AAOS Now

Published 12/1/2013
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S. Terry Canale, MD

From the ACA to YODA: Top Issues of 2013

This past year has been one of political turmoil. When it comes to orthopaedic issues in the news, 2013 has been a year of exciting controversies, generating several interesting news stories in AAOS Now. The top 10 news items of 2013, as selected by the AAOS Now Editorial Board, all received considerable coverage in the pages of AAOS Now.

The ACA (“Obamacare”)
The re-election of President Obama in 2012 ensured that the Patient Protection and Affordable Care Act (ACA) would be fully implemented. In 2013, the healthcare reforms commonly known as “Obamacare” were inadvertently reaffirmed by a dysfunctional Congress in the following ways:

  • Although the House of Representatives voted 46 times to repeal the law, the Senate refused to consider any of the proposed legislation.
  • Attempts to “dilute” the law by several states in the handling of health insurance exchanges and Medicaid expansion failed.
  • Not even the recent government shutdown could defund or delay implementation of the ACA.

None of these efforts succeeded in stopping Obamacare and we can only hope that the light at the end of the tunnel won’t be that of an oncoming train. The Republican strategy now seems to be to focus on how bad the process is and possibly gain political traction if the train runs out of steam and fails for any reason.

Including this issue, AAOS Now has published nearly 30 articles on various aspects of the ACA, making this subject the No. 1 story of the year.

No fiscal cliff or SGR fix
Debates on the federal budget and the debt ceiling continue, with Congress going to the brink of a deadline before acting. It’s the same tactic that’s used with physician payments under the sustainable growth rate (SGR) formula. As this issue goes to print, we physicians face the threat of a nearly 25 percent cut in Medicare payments beginning Jan. 1, 2014.

AAOS Now has published more than a dozen articles this year about the “movement” to replace the SGR. At the time of this writing, both the House and the Senate have proposed draft legislation to eliminate the SGR, but neither bill includes a “pay-for,” last estimated at $139 billion. Under both measures, the best we can hope for is that our payments will be frozen at current levels for 2014 (unless, of course, the Centers for Medicare & Medicaid Services [CMS] reduces the relative value units for specific procedures in the 2014 Medicare Physician Fee Schedule final rule, which had not yet been released as I write this).

The value of orthopaedics
I define value as quality divided by cost. But cost is more than just the hospital bill. Value should also consider the cost to society—the indirect savings that result when people receive appropriate orthopaedic care and can continue to work and contribute to society.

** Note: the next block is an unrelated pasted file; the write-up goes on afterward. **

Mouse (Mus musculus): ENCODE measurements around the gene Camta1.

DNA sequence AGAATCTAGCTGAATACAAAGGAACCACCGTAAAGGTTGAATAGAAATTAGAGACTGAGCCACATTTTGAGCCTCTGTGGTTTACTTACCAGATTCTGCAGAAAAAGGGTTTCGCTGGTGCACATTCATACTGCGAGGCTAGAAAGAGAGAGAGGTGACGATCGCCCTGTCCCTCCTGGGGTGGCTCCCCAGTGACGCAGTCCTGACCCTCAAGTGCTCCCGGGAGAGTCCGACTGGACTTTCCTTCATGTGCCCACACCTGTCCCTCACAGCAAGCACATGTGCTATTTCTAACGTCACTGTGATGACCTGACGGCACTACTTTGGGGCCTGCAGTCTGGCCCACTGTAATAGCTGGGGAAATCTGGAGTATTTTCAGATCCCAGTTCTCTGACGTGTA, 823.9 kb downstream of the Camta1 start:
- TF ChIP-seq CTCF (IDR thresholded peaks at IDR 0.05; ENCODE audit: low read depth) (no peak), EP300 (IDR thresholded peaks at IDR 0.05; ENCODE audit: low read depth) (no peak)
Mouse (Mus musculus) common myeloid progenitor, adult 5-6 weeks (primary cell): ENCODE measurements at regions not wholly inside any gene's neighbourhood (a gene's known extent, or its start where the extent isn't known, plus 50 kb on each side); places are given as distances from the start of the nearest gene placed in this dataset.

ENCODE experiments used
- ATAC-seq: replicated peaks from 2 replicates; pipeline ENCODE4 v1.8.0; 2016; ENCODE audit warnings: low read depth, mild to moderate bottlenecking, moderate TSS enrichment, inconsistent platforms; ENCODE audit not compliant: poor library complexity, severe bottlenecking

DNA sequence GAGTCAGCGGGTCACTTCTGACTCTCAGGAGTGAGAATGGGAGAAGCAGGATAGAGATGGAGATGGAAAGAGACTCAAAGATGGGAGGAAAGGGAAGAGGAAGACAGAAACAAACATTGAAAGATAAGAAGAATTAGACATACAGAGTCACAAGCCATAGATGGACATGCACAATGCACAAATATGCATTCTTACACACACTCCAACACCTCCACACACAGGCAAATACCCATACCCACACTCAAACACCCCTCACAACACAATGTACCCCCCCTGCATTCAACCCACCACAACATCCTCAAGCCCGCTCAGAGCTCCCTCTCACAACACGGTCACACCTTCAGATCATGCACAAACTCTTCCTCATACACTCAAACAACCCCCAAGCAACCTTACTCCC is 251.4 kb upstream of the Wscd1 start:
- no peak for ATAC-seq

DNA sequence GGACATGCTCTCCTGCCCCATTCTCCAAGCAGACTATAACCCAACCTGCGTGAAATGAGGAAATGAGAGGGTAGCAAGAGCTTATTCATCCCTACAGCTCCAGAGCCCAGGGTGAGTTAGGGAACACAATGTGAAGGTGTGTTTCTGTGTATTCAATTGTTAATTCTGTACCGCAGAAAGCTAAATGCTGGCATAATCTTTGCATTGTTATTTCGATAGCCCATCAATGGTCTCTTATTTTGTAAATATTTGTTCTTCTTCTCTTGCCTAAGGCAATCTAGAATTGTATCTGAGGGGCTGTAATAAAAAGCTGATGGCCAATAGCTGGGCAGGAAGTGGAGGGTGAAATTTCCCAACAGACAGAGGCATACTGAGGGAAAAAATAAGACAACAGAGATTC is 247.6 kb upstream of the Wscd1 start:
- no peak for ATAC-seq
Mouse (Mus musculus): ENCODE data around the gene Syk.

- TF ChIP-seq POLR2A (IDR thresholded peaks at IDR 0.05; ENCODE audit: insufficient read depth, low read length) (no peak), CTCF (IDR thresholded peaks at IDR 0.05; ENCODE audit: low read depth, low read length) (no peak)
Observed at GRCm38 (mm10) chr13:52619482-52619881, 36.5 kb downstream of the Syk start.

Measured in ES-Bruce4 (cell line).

As orthopaedic surgeons, we know that our patients are getting quality results from procedures such as total joint replacement, anterior cruciate ligament reconstruction, and rotator cuff repair, and now we have objective analysis that shows these procedures deliver value to society as well.

The efforts of the AAOS Value Project Team have resulted in the development of an economic model and publication of four articles on the value of orthopaedic surgery. These articles reviewed the literature and objectively reviewed the three procedures with regard to quality to the patient and financial value to society and the government by measuring the impact on the productivity of the postoperative patient, enabling the patient to return-to-work rather than be on disability.

I have reviewed the articles, and it is hard to argue against the methodology, statistics, and results. AAOS Now has published six articles in 2013 on the value of orthopaedics and the procedures we perform, including this month’s cover story, “Rotator Cuff Treatments Pay Off.” The A Nation in Motion website has a special section on the value of orthopaedics (www.ANationInMotion.org/value). I hope that the results will be widely read so that people realize the value to society that orthopaedic surgeons deliver.

Operation Walk USA
This endeavor may not be as applicable to all orthopaedic surgeons as the first three issues, but it is related to the role orthopaedic surgeons have in society and the community. Operation Walk USA is in its third year, and each year the number of patients who benefit from these pro bono hip and knee replacement surgeries continues to grow. The surgeries are performed at no charge to the patient from the device maker, the anesthesiologist, the orthopaedic surgeon, or the hospital.

In December 2012, more than 200 patients benefitted from joint replacement surgeries performed under the auspices of Operation Walk USA. This year’s event takes place Dec. 2–7 and is projected to benefit up to 250 patients. Congratulations to Adolph V. Lombardi Jr, MD, and his volunteer board of directors for this outstanding humanitarian endeavor and thanks to all of the surgeons, anesthesiologists, ancillary personnel, hospitals, and companies that participate.

Steel girders give shape to the new AAOS headquarters and Orthopaedic Learning Center. Watch the construction’s progress at https://aaosbuilding.shutterfly.com

Metal-on-metal
Metal-on-metal (MoM) hip implants continue to generate news stories. In 2013, the emphasis was on the number of revisions in patients with both symptomatic and asymptomatic pseudocysts and the relationship of corrosion to pseudocysts. This year, hip resurfacing implants were also implicated as a cause of pseudocysts. Unfortunately, the only hip resurfacing procedure available presently is MoM.

The clinical management of patients with asymptomatic or symptomatic pseudocysts or, for that matter, all patients with MoM hip arthroplasty was a topic of much discussion in 2013. The legal liability is looming, and several class action lawsuits have already been filed.